The Yellow-crested Cockatoo, Cacatua sulphurea, is a medium-sized cockatoo inhabitant to wooded and cultivated areas of Timor-Leste and
Indonesia’s islands of Bali, Timor, Sulawesi and Lesser Sunda Islands. There is also a feral population of these birds in Hong Kong. The large group has apparently developed from a number of caged birds that have been released into the wild over many years.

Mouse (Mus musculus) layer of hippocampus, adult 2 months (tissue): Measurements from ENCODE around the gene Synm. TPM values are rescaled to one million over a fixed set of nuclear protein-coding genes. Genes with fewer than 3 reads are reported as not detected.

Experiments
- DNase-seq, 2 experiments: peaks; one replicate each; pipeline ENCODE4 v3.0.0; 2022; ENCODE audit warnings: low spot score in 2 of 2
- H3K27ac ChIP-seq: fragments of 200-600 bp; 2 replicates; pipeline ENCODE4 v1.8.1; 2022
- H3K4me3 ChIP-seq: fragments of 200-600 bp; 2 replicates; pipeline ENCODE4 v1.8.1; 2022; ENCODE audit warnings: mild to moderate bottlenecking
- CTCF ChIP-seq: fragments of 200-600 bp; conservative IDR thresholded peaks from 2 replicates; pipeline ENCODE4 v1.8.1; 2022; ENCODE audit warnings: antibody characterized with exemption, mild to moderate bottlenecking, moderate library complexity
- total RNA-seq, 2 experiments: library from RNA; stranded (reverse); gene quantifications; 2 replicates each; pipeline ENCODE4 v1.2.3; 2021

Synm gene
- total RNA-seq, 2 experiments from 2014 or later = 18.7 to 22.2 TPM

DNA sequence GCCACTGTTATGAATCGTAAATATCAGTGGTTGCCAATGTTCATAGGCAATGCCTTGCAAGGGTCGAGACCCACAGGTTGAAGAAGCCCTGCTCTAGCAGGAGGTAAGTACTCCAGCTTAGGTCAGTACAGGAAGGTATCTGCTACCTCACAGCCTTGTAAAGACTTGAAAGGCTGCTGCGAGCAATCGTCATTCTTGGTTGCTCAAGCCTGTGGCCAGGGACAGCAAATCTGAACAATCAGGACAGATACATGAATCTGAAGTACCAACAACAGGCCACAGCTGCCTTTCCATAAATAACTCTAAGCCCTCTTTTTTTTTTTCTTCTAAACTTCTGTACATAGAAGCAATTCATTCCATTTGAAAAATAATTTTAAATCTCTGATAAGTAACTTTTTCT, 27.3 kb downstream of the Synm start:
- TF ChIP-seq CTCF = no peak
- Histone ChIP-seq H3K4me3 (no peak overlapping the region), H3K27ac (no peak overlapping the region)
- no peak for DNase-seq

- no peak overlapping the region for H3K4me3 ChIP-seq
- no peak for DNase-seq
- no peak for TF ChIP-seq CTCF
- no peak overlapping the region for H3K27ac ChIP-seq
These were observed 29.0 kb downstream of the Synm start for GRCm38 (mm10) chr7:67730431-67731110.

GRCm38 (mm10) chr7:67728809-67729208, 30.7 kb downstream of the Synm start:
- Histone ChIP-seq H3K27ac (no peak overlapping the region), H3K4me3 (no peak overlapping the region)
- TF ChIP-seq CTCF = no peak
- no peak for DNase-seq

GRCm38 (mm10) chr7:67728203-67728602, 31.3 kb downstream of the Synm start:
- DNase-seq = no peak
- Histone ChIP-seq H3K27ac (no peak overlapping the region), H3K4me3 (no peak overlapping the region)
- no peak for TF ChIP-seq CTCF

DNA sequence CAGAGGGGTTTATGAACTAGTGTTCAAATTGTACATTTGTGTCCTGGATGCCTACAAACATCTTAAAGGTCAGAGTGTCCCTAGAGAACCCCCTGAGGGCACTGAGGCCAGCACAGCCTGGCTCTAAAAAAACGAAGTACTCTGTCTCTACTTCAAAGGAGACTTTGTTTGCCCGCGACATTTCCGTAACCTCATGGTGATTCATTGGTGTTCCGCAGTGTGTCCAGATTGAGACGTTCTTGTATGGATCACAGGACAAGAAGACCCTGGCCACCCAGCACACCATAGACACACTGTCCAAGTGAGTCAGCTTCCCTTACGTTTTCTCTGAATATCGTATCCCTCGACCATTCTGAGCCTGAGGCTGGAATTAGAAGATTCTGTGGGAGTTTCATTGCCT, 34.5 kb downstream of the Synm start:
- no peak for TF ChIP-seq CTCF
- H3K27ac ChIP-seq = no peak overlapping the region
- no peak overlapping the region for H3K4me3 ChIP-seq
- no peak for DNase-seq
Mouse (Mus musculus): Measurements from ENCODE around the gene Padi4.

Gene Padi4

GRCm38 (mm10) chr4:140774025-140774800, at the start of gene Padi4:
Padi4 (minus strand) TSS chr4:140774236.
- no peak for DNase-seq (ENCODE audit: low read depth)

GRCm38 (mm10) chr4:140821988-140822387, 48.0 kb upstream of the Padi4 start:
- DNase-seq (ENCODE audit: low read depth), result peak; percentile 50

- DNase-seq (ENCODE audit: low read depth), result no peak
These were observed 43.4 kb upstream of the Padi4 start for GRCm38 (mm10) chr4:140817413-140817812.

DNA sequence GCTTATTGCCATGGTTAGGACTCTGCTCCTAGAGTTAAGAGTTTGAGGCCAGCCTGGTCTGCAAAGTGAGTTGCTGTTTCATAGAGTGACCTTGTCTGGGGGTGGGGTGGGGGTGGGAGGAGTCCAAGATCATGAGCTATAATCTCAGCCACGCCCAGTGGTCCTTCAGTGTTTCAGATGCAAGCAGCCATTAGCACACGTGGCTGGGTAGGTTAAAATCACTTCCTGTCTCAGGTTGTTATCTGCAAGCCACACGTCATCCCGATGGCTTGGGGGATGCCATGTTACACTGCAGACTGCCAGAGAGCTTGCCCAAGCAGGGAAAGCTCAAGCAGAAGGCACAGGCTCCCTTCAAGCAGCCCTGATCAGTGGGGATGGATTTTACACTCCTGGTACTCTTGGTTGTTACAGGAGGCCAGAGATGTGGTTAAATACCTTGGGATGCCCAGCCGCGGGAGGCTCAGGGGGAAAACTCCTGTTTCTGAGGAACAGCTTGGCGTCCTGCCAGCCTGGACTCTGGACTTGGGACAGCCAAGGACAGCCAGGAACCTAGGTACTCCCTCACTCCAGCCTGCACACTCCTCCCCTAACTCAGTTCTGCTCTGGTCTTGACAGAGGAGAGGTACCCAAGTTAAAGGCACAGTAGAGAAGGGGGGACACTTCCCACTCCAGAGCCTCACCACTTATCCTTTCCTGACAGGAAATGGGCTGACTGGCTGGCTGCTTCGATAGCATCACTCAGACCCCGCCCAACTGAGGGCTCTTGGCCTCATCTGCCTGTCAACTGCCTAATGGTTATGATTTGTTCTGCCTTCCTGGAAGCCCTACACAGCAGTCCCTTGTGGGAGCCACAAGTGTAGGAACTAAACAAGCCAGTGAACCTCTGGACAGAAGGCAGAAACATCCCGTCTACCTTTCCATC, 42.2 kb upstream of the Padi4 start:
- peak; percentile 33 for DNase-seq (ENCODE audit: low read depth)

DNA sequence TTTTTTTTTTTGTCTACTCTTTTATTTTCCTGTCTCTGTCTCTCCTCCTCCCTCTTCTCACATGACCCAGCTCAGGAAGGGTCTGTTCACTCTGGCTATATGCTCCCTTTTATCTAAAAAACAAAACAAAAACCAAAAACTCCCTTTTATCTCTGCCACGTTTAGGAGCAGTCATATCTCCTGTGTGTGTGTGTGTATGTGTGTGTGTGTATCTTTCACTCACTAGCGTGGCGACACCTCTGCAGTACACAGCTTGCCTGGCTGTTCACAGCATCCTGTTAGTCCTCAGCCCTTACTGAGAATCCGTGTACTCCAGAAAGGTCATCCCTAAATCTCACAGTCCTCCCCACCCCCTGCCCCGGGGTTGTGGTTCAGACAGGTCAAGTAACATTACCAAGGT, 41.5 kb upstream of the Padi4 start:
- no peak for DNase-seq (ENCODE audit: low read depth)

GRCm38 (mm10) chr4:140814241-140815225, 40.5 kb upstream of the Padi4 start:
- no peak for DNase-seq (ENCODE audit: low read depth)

The Yellow-crested Cockatoo is about 13.75 inches long. It has all-white feathers, bluish bare orbital skin, gray feet, black bill and yellow crest. Both sexes are similar. Their diet consists mainly of seeds, buds, fruits, nuts and herbaceous plants. The female lays 2 to 3 eggs in a tree hole. Both parents incubate the eggs for about 27 days.
The Yellow-crested Cockatoo is critically endangered. Numbers have declined dramatically due to illegal trapping for the cage-bird trade. The current population is estimated at less than 10,000.